Finally...Good News from real Environmentalists.


In 19th Century America, oak was considered a scrub wood. Chestnut along with mahogany) were the woods of choice for craftsmen. (Don't fuss at me. I know other woods were used.)
A fungus blight killed 99.9 percent of the chestnut trees in America.
Now, there is real progress in programs to introduce Chestnuts back into the American forests. It'll take twenty years to get just the right mixture, and another forty years to see results, but it still makes me feel warm and fuzzy knowing that someday, one of the most beautiful woods in the world will be available to craftsmen and woodworkers.
http://news.nationalgeographic.com/news/2005/12/1229_051229_chestnut.html
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Crap, guys. I miss-sent this post to the wrong NG. Sorry about that.
James...

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Actually, I thought you did good. Not the obligatory OT at the front which could get you fragged to death here, but a great woodworking article.
I would like to think that in the future, some of our progeny will have a chance to work with real wood, and no just MDF, OSB, or plywood as the only choices for their projects.
Robert
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I followed a link provided by poster in this NG. Kudos to him. Just wanted everyone to know, my post was meant for a political NG, not a woodworking NG. I wouldn't have posted such a provocative subject line in this NG.
James...
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Amused wrote: Just wanted everyone to know, my post was meant for a political NG, not a woodworking

Why you sorry SOB, Plonk! Hee-hee!
Seriously, I love the way Chesnut looks and I kind of like the way it smells too. My Grandfather had an old chest of drawers made of chesnut. We cleaned it up, sanded and refinished in a shellac with a little tint. Beautiful grain.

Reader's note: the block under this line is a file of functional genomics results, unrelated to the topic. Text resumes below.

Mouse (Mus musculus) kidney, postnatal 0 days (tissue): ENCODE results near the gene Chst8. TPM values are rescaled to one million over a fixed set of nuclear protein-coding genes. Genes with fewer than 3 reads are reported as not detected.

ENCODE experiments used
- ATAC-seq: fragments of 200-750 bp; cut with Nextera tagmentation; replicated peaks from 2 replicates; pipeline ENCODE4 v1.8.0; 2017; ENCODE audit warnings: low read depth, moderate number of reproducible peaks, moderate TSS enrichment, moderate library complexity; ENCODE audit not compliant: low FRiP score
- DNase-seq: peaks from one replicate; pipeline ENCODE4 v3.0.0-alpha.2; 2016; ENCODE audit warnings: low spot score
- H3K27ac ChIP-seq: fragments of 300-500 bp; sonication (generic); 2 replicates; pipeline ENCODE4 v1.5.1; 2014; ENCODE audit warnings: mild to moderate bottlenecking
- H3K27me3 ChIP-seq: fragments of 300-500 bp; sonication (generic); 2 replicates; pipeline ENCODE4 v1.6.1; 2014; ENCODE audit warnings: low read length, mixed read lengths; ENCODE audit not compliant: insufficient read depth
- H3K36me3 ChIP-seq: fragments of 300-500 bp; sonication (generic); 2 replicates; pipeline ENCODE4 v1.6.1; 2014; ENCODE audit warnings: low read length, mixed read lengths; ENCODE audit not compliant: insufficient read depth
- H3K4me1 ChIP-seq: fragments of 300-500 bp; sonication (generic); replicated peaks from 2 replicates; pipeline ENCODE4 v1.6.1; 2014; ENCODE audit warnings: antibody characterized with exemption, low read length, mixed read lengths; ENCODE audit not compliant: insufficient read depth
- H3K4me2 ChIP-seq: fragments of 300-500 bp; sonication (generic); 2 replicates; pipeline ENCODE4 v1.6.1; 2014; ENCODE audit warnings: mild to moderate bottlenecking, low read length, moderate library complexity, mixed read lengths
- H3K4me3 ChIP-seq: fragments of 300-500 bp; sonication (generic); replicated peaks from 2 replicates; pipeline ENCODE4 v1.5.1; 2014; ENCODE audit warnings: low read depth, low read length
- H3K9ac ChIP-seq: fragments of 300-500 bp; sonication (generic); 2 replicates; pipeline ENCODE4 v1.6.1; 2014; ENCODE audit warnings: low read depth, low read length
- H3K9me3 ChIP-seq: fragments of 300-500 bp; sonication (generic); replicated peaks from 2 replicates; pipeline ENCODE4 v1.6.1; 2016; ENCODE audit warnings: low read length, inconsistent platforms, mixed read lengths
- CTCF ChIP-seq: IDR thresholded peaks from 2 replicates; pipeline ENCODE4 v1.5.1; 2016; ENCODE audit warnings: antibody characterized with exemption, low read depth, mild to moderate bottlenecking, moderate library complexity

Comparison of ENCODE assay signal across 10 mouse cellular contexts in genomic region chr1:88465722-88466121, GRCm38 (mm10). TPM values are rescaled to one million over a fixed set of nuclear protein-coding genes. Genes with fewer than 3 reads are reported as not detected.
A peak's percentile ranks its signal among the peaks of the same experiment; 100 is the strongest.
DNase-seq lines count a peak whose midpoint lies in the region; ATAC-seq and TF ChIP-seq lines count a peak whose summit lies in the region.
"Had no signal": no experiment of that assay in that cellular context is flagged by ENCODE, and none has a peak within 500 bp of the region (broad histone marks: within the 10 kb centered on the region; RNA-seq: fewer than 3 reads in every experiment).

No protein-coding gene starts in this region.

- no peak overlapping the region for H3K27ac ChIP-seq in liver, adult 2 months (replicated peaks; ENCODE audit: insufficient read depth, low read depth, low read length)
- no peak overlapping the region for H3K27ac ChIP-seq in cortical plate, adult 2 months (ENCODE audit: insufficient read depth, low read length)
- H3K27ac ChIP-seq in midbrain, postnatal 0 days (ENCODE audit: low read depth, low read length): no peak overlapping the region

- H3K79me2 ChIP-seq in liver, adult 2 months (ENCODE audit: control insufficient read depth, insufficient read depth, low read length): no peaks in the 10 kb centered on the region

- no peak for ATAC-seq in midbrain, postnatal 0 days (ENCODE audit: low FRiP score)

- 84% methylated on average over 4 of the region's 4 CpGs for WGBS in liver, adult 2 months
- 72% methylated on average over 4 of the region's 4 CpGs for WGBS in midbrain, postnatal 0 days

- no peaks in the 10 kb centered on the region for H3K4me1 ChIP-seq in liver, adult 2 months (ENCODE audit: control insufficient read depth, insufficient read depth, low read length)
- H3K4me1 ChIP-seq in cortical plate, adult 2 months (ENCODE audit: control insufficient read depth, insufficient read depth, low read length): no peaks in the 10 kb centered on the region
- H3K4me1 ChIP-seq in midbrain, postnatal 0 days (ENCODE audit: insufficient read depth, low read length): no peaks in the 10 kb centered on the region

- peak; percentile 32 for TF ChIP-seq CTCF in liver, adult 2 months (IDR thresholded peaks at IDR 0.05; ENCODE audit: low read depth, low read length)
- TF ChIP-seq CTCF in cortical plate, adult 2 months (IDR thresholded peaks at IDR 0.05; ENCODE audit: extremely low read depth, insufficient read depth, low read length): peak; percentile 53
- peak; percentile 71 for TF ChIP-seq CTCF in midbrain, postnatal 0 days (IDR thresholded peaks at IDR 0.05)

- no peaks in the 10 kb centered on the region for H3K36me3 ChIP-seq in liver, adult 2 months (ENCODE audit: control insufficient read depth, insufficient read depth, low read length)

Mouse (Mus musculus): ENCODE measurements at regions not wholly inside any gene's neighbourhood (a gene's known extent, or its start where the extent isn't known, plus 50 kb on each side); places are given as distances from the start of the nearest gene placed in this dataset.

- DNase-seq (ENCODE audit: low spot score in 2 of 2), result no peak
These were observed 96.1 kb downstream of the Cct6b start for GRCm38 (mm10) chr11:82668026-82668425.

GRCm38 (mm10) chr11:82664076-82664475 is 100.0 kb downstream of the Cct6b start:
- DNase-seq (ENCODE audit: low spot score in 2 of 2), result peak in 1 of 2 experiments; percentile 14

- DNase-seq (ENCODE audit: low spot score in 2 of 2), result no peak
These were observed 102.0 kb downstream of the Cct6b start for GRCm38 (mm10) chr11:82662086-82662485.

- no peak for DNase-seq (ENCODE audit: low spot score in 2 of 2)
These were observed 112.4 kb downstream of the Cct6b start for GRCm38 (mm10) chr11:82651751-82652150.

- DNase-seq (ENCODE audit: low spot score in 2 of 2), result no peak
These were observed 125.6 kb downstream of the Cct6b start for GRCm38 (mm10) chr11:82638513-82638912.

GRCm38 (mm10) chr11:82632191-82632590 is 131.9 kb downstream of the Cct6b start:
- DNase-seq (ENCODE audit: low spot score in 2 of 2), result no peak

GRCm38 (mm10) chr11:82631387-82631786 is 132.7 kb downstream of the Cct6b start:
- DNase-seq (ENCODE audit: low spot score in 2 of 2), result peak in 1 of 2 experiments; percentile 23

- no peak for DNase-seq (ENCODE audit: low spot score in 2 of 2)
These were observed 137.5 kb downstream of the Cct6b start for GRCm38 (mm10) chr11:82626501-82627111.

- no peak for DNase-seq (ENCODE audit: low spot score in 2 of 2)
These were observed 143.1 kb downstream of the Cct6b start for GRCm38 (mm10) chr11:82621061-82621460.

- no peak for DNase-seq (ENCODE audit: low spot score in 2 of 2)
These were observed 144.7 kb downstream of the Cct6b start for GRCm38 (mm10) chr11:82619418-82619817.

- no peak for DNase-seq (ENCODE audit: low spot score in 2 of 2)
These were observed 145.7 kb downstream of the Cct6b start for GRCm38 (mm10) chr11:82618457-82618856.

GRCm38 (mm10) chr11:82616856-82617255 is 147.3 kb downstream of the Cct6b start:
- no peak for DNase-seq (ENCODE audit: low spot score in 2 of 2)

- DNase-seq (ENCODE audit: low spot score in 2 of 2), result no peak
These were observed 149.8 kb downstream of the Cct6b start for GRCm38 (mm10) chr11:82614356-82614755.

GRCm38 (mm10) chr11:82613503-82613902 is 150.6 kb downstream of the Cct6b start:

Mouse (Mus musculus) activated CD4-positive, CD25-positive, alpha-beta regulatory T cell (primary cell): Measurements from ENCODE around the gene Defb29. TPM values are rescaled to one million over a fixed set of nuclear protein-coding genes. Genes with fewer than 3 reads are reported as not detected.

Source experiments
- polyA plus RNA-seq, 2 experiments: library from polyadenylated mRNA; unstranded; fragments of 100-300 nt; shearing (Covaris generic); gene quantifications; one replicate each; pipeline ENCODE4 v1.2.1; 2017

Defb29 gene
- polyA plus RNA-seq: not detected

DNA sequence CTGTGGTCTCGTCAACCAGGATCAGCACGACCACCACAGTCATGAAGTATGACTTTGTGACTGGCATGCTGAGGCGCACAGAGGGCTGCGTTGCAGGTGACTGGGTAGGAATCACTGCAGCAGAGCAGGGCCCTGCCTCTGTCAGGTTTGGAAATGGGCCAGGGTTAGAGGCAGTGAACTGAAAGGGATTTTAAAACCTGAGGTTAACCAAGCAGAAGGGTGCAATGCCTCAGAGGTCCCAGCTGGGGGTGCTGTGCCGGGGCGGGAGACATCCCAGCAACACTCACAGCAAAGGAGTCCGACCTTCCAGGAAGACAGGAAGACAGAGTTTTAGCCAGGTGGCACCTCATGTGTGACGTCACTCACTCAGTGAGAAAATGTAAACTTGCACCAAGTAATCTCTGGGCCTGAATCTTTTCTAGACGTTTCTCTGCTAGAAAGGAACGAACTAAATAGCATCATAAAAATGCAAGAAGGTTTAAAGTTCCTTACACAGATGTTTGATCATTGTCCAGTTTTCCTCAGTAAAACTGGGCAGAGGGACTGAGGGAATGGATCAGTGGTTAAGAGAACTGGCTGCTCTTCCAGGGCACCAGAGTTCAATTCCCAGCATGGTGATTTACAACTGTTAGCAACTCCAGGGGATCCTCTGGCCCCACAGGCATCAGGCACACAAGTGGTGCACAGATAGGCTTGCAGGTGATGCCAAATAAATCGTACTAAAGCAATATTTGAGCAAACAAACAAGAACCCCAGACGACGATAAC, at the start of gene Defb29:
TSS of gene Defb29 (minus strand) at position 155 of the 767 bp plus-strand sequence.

Now, see here, next time post something about Jimmy Carter!!
Tom in KY, PLONK!!!!
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Many moons ago, I was working for an auction company, and one day, we had a beautiful chest to sell. I didn't recognize the wood. No one recognized the wood, until an antiques dealer got a good look at it. She notified us that it was chestnut, and she damn sure wasn't going to tell us any more until the bidding was over. She bought it.
It was a mid-19th Century blanket chest, or some such name.
James.. Alder wood, is a close second in looks, IMHO, but some of those chestnut logs must have been HUGE.
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Geez, what group did you *intend* to post to? Seems quite on-topic to me ...
--
Regards,

JT
Speaking only for myself....
  Click to see the full signature.
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Amused wrote:

It would be nice, but don't count your chestnuts before they're roasted.
"It takes several generations to get the proper mix. The first breeding produces a tree that is half Chinese and half American. That tree and its descendents are then back-bred with American parents until the fourth breeding produces a tree that is only one-sixteenth Chinese chestnut.
"This tree is then bred with a similar tree to produce an American chestnut with resistance equal to that of the original Chinese parent. Those descendents will then be bred with each other to produce what is hoped will be the new line of blight-resistant American trees."
In other words, we'll know in about 40 years if it's gonna work.
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